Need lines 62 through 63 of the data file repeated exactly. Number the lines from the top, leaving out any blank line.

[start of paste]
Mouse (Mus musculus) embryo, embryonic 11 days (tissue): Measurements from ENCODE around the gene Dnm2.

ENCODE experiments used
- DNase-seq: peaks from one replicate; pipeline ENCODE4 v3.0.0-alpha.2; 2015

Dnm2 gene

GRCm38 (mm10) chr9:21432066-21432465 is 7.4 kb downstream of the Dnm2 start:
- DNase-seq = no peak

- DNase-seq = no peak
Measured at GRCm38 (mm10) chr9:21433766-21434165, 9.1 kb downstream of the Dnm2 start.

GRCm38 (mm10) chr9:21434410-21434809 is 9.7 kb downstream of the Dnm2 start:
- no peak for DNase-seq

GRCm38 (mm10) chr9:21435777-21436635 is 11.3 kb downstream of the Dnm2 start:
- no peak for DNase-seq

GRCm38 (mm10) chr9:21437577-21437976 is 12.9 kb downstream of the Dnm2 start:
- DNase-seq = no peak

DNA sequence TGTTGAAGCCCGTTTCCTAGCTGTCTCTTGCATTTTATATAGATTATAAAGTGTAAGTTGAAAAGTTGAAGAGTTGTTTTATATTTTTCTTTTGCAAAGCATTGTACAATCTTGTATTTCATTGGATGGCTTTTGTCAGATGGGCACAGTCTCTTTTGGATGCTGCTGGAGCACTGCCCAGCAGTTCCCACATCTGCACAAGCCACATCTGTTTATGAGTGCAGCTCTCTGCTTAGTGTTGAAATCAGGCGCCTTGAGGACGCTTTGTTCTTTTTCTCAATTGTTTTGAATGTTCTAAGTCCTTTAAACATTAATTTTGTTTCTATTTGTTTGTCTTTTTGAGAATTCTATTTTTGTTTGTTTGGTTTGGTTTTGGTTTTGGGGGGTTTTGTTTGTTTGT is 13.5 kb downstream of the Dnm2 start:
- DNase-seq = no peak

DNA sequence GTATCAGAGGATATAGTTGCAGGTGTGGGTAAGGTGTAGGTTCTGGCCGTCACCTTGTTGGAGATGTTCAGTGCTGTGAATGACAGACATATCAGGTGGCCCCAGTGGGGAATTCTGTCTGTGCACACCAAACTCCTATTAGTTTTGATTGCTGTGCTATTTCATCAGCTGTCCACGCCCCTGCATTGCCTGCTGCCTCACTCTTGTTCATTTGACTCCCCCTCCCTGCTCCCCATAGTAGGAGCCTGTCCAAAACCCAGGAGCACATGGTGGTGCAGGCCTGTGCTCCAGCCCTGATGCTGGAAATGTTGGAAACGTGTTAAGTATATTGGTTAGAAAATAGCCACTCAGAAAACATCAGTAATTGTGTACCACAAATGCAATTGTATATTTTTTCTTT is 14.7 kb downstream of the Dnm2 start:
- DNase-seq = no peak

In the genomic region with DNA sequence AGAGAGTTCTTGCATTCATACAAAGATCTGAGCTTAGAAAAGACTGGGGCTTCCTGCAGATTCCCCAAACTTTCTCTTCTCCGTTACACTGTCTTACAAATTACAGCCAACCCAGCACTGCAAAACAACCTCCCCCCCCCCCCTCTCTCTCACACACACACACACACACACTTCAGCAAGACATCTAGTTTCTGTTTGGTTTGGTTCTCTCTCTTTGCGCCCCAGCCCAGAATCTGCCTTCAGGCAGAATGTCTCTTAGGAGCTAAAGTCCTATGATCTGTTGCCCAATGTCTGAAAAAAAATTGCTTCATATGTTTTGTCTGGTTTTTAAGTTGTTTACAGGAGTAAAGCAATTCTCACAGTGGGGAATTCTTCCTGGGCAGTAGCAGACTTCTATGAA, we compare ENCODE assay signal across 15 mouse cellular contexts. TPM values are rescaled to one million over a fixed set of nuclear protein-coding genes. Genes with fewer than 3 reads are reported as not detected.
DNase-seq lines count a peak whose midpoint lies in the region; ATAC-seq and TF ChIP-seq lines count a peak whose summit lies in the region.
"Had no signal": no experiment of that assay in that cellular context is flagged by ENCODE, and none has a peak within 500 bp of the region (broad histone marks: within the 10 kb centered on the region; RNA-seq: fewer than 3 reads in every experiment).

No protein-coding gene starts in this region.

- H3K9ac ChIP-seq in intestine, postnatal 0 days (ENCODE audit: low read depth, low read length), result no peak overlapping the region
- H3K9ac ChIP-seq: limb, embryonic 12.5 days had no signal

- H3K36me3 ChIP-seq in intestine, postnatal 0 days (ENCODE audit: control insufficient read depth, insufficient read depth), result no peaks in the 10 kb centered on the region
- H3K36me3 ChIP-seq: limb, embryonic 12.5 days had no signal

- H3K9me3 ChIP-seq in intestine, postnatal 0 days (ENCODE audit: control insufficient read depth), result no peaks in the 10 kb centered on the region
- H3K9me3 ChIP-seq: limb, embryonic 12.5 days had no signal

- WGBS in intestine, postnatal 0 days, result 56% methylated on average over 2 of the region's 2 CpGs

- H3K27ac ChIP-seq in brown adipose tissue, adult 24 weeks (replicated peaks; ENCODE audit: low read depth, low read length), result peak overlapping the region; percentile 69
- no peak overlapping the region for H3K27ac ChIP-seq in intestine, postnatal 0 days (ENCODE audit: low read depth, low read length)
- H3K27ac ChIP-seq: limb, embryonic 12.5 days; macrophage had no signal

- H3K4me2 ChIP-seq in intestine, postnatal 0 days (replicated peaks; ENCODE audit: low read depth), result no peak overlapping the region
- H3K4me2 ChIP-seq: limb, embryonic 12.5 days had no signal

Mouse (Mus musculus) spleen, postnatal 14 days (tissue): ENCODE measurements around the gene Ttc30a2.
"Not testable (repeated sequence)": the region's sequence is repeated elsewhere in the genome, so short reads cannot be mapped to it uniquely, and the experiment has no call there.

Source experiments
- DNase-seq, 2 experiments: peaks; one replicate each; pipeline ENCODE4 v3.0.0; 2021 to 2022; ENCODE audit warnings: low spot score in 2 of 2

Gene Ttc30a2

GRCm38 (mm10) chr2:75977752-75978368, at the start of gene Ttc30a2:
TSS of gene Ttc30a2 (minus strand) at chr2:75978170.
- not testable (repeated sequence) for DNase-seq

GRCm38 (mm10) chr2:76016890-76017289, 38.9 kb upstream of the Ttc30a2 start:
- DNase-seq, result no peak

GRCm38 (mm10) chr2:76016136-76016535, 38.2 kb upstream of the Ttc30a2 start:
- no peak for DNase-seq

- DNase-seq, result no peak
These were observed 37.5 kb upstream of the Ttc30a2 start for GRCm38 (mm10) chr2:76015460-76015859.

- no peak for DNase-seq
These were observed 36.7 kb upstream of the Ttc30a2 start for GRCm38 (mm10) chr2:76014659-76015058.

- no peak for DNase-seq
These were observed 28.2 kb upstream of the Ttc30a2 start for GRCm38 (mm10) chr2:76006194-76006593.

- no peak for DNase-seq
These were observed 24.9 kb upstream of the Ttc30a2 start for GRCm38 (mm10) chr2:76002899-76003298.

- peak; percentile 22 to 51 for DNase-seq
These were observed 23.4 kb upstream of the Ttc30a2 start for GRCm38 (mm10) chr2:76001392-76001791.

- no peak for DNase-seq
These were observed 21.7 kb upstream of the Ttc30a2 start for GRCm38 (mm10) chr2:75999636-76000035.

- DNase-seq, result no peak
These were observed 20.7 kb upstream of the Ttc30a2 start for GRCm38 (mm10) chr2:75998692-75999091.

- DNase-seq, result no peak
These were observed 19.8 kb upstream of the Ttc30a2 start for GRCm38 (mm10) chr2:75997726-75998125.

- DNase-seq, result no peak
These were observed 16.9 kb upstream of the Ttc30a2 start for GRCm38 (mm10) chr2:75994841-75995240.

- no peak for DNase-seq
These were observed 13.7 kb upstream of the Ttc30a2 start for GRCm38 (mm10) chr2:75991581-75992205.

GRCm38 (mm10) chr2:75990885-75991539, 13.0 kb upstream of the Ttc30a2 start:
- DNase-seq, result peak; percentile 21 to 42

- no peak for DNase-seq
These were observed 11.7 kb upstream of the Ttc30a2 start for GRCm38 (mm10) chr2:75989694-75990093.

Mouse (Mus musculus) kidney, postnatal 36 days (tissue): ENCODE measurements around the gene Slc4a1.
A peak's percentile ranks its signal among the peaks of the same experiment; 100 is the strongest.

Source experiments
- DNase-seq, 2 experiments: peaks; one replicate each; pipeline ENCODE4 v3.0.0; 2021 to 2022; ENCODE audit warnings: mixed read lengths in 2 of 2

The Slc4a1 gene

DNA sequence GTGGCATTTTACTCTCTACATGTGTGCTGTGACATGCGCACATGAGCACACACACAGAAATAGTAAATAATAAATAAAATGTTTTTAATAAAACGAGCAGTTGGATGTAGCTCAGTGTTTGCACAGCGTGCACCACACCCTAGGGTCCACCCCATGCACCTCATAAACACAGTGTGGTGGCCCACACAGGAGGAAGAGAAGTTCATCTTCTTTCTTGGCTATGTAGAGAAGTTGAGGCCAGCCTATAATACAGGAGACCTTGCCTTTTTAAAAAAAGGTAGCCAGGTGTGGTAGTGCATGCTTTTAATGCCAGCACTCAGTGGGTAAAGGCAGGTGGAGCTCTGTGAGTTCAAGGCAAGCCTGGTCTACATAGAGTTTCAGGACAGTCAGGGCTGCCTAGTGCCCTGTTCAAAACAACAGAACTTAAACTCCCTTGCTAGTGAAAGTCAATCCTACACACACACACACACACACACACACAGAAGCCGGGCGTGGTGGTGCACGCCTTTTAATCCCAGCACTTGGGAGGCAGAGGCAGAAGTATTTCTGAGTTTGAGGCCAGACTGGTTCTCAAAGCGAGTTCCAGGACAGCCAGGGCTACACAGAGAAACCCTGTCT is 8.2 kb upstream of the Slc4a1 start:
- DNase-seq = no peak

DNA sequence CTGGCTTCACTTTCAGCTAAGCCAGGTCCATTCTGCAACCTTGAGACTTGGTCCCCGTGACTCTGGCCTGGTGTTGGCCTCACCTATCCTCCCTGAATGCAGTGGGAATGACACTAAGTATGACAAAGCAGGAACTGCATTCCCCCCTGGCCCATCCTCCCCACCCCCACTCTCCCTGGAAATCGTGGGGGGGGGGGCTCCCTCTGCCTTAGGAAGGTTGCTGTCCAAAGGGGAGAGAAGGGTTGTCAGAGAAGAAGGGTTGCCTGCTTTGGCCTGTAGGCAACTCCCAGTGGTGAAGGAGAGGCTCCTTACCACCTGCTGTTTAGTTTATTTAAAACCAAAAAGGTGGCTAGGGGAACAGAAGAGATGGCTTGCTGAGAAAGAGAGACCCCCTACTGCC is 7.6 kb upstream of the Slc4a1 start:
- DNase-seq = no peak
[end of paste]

These were observed 19.8 kb upstream of the Ttc30a2 start for GRCm38 (mm10) chr2:75997726-75998125.

- DNase-seq, result no peak